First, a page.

I have decided to set my sights on the OSCP Certification and, after reading multiple reviews I've decided to take Abraham's advice to heart and sharpen my axe.

I have experience with Shell scripting, PHP and Perl, but no experience with Python or x86 Assembly which I've read are both useful items to brush up on.

I've started to work on Grey Hat Python and realized that this is focused on the now depreciated Python 2 as opposed to the new standard of Python 3. I've had read the same is true for Violent Python. Needless to say I would rather not waste time learning a language that will not serve me well in the field and I'd like to focus on what's practical.

While Grey Hat Python was written in 2009 (before Python 2 was officially depreciated from what I gather), Violent Python is from 2012 and still uses 2. It seems counter productive to me to focus efforts on a legacy language, however I have not found any resources directed at penetration testing in Python 3.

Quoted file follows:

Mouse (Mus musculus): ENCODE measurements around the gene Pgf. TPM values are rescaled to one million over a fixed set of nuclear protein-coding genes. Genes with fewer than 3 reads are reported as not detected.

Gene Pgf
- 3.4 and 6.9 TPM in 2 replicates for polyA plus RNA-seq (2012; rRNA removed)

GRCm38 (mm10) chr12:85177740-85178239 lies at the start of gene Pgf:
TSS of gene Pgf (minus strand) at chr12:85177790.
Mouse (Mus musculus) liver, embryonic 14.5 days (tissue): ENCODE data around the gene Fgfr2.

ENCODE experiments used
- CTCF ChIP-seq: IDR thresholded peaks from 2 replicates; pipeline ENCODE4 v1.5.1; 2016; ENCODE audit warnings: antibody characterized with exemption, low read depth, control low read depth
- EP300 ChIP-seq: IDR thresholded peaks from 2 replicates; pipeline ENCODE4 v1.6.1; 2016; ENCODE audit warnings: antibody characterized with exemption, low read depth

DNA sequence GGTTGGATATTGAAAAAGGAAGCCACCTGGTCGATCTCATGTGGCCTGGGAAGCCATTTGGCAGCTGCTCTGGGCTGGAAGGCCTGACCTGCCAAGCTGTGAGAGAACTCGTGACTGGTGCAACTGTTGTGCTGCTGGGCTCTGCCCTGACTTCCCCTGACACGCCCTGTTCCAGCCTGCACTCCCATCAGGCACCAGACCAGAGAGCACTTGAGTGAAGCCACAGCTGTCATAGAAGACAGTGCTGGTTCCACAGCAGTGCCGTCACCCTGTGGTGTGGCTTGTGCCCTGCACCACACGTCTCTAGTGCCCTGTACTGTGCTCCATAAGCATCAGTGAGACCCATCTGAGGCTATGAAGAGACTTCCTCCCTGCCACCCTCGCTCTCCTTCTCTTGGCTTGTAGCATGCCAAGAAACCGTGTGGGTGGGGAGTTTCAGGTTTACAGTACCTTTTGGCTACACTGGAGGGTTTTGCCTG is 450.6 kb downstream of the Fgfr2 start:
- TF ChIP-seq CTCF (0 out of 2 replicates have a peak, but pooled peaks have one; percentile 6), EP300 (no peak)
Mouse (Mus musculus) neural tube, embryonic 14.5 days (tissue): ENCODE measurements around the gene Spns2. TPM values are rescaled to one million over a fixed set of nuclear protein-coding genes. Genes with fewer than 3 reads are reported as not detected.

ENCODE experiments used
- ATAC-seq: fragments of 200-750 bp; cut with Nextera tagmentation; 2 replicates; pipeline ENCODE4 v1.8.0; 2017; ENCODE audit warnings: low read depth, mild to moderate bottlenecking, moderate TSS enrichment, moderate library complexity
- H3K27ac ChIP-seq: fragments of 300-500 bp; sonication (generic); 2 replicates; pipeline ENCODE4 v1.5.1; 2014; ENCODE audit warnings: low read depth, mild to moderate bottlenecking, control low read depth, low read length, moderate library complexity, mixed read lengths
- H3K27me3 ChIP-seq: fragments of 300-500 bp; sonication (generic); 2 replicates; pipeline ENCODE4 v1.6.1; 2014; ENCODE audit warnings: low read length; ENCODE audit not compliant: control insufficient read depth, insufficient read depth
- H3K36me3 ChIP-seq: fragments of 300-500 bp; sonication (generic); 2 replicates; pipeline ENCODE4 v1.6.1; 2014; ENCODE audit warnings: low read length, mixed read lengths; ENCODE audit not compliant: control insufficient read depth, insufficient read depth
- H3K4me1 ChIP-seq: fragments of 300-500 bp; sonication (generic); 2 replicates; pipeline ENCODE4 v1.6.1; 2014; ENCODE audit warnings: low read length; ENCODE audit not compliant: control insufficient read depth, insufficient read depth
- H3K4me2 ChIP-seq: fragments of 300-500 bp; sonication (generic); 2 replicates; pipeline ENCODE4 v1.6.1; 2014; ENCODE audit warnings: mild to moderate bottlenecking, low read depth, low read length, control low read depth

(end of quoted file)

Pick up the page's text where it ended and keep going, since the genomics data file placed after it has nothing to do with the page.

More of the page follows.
My question is should I focus on Python 2 or is there a viable reason / resources for me to focus on 3? I have read that the external library support for 3 is limited and porting from 2 to 3 can be an onerous task.

2 Answers 2


Python 2 is by no means "legacy software". Both version of Python are still being continually developed by its community.

As you may see, Python 2 and Python 3 have recently been updated, with Python 2 being the latest release (December 2014).

By my experience, you should keep at Python 2, as there are LOTS of modules that were developed to Python 2 and their authors have dropped maintenance, so there won't be a Python 3 version.


Well, if you're looking to sharpen your axe, why give it a time limit? If you work with 3, then your skills will be useful for longer. There are major changes, true, but if need be you can write for backwards compatibility.

Don't be afraid to go off book. Cook up some violent Python 3!

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